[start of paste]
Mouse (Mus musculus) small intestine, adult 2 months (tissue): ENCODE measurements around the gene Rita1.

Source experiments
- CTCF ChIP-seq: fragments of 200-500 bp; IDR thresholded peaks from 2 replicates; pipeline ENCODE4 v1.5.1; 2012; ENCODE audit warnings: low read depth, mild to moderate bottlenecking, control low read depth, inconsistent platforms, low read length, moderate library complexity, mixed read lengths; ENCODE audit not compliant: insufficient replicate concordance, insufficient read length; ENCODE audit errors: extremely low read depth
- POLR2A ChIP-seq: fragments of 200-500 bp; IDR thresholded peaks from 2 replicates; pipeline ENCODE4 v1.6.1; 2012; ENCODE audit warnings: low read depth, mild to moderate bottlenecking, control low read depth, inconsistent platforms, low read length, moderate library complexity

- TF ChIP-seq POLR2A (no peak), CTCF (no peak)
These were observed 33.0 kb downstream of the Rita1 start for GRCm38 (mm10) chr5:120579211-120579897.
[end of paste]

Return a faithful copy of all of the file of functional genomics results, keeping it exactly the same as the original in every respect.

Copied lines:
Mouse (Mus musculus) small intestine, adult 2 months (tissue): ENCODE measurements around the gene Rita1.

Source experiments
- CTCF ChIP-seq: fragments of 200-500 bp; IDR thresholded peaks from 2 replicates; pipeline ENCODE4 v1.5.1; 2012; ENCODE audit warnings: low read depth, mild to moderate bottlenecking, control low read depth, inconsistent platforms, low read length, moderate library complexity, mixed read lengths; ENCODE audit not compliant: insufficient replicate concordance, insufficient read length; ENCODE audit errors: extremely low read depth
- POLR2A ChIP-seq: fragments of 200-500 bp; IDR thresholded peaks from 2 replicates; pipeline ENCODE4 v1.6.1; 2012; ENCODE audit warnings: low read depth, mild to moderate bottlenecking, control low read depth, inconsistent platforms, low read length, moderate library complexity

- TF ChIP-seq POLR2A (no peak), CTCF (no peak)
These were observed 33.0 kb downstream of the Rita1 start for GRCm38 (mm10) chr5:120579211-120579897.